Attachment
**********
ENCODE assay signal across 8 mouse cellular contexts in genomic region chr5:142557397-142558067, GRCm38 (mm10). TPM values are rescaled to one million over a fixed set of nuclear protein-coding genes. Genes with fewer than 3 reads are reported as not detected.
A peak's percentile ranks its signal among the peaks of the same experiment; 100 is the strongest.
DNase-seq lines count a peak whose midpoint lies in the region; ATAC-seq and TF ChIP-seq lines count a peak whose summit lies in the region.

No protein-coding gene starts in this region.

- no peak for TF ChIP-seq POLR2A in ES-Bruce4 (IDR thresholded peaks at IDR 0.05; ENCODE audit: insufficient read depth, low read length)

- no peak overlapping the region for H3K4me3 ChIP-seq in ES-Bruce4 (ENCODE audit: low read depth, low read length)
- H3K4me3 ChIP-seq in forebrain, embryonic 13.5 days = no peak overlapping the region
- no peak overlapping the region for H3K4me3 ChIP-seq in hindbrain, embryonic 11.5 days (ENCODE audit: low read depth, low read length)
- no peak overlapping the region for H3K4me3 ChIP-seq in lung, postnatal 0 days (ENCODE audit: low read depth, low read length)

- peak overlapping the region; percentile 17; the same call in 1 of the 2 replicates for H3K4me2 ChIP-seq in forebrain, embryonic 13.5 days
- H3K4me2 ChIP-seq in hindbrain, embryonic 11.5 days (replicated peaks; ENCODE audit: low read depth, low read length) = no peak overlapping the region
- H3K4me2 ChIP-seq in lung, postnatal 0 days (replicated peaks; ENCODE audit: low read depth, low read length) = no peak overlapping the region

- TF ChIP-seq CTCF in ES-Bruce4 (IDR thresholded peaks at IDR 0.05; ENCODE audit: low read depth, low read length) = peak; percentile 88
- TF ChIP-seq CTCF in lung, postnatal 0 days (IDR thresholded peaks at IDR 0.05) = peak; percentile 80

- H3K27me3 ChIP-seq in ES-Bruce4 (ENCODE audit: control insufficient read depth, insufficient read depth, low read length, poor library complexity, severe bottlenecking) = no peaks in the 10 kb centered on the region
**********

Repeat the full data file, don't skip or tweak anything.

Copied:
ENCODE assay signal across 8 mouse cellular contexts in genomic region chr5:142557397-142558067, GRCm38 (mm10). TPM values are rescaled to one million over a fixed set of nuclear protein-coding genes. Genes with fewer than 3 reads are reported as not detected.
A peak's percentile ranks its signal among the peaks of the same experiment; 100 is the strongest.
DNase-seq lines count a peak whose midpoint lies in the region; ATAC-seq and TF ChIP-seq lines count a peak whose summit lies in the region.

No protein-coding gene starts in this region.

- no peak for TF ChIP-seq POLR2A in ES-Bruce4 (IDR thresholded peaks at IDR 0.05; ENCODE audit: insufficient read depth, low read length)

- no peak overlapping the region for H3K4me3 ChIP-seq in ES-Bruce4 (ENCODE audit: low read depth, low read length)
- H3K4me3 ChIP-seq in forebrain, embryonic 13.5 days = no peak overlapping the region
- no peak overlapping the region for H3K4me3 ChIP-seq in hindbrain, embryonic 11.5 days (ENCODE audit: low read depth, low read length)
- no peak overlapping the region for H3K4me3 ChIP-seq in lung, postnatal 0 days (ENCODE audit: low read depth, low read length)

- peak overlapping the region; percentile 17; the same call in 1 of the 2 replicates for H3K4me2 ChIP-seq in forebrain, embryonic 13.5 days
- H3K4me2 ChIP-seq in hindbrain, embryonic 11.5 days (replicated peaks; ENCODE audit: low read depth, low read length) = no peak overlapping the region
- H3K4me2 ChIP-seq in lung, postnatal 0 days (replicated peaks; ENCODE audit: low read depth, low read length) = no peak overlapping the region

- TF ChIP-seq CTCF in ES-Bruce4 (IDR thresholded peaks at IDR 0.05; ENCODE audit: low read depth, low read length) = peak; percentile 88
- TF ChIP-seq CTCF in lung, postnatal 0 days (IDR thresholded peaks at IDR 0.05) = peak; percentile 80

- H3K27me3 ChIP-seq in ES-Bruce4 (ENCODE audit: control insufficient read depth, insufficient read depth, low read length, poor library complexity, severe bottlenecking) = no peaks in the 10 kb centered on the region